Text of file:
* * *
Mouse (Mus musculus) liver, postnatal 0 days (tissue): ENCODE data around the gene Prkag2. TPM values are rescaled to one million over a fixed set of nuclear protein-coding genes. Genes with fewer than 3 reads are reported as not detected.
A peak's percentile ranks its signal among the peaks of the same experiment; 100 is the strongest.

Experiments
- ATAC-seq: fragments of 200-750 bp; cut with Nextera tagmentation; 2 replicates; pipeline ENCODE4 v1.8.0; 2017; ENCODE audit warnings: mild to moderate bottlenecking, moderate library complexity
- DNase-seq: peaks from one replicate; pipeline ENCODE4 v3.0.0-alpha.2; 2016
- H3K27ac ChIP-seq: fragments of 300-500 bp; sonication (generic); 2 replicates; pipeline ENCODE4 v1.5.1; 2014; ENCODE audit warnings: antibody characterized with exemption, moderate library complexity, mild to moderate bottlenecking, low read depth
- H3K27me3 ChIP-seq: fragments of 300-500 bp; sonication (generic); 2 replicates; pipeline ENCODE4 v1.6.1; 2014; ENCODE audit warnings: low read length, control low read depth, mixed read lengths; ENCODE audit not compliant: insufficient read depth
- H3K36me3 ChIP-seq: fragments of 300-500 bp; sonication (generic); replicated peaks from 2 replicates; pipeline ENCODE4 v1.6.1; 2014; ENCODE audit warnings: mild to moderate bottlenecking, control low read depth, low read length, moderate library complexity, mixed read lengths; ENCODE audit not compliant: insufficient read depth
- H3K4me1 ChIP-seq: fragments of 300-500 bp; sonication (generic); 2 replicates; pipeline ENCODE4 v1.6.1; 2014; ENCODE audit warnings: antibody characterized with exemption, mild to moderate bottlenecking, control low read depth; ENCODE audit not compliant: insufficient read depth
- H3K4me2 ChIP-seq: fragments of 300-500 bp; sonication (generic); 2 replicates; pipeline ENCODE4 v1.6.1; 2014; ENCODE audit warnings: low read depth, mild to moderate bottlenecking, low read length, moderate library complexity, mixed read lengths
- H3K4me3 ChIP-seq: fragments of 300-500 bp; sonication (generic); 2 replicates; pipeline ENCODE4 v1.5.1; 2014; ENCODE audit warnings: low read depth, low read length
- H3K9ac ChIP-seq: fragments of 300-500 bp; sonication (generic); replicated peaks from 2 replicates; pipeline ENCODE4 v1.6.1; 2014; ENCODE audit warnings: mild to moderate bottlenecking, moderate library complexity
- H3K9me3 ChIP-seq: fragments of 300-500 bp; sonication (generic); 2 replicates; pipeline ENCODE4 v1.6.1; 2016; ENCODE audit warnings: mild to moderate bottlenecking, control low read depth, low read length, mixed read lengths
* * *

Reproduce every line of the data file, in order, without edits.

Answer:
Mouse (Mus musculus) liver, postnatal 0 days (tissue): ENCODE data around the gene Prkag2. TPM values are rescaled to one million over a fixed set of nuclear protein-coding genes. Genes with fewer than 3 reads are reported as not detected.
A peak's percentile ranks its signal among the peaks of the same experiment; 100 is the strongest.

Experiments
- ATAC-seq: fragments of 200-750 bp; cut with Nextera tagmentation; 2 replicates; pipeline ENCODE4 v1.8.0; 2017; ENCODE audit warnings: mild to moderate bottlenecking, moderate library complexity
- DNase-seq: peaks from one replicate; pipeline ENCODE4 v3.0.0-alpha.2; 2016
- H3K27ac ChIP-seq: fragments of 300-500 bp; sonication (generic); 2 replicates; pipeline ENCODE4 v1.5.1; 2014; ENCODE audit warnings: antibody characterized with exemption, moderate library complexity, mild to moderate bottlenecking, low read depth
- H3K27me3 ChIP-seq: fragments of 300-500 bp; sonication (generic); 2 replicates; pipeline ENCODE4 v1.6.1; 2014; ENCODE audit warnings: low read length, control low read depth, mixed read lengths; ENCODE audit not compliant: insufficient read depth
- H3K36me3 ChIP-seq: fragments of 300-500 bp; sonication (generic); replicated peaks from 2 replicates; pipeline ENCODE4 v1.6.1; 2014; ENCODE audit warnings: mild to moderate bottlenecking, control low read depth, low read length, moderate library complexity, mixed read lengths; ENCODE audit not compliant: insufficient read depth
- H3K4me1 ChIP-seq: fragments of 300-500 bp; sonication (generic); 2 replicates; pipeline ENCODE4 v1.6.1; 2014; ENCODE audit warnings: antibody characterized with exemption, mild to moderate bottlenecking, control low read depth; ENCODE audit not compliant: insufficient read depth
- H3K4me2 ChIP-seq: fragments of 300-500 bp; sonication (generic); 2 replicates; pipeline ENCODE4 v1.6.1; 2014; ENCODE audit warnings: low read depth, mild to moderate bottlenecking, low read length, moderate library complexity, mixed read lengths
- H3K4me3 ChIP-seq: fragments of 300-500 bp; sonication (generic); 2 replicates; pipeline ENCODE4 v1.5.1; 2014; ENCODE audit warnings: low read depth, low read length
- H3K9ac ChIP-seq: fragments of 300-500 bp; sonication (generic); replicated peaks from 2 replicates; pipeline ENCODE4 v1.6.1; 2014; ENCODE audit warnings: mild to moderate bottlenecking, moderate library complexity
- H3K9me3 ChIP-seq: fragments of 300-500 bp; sonication (generic); 2 replicates; pipeline ENCODE4 v1.6.1; 2016; ENCODE audit warnings: mild to moderate bottlenecking, control low read depth, low read length, mixed read lengths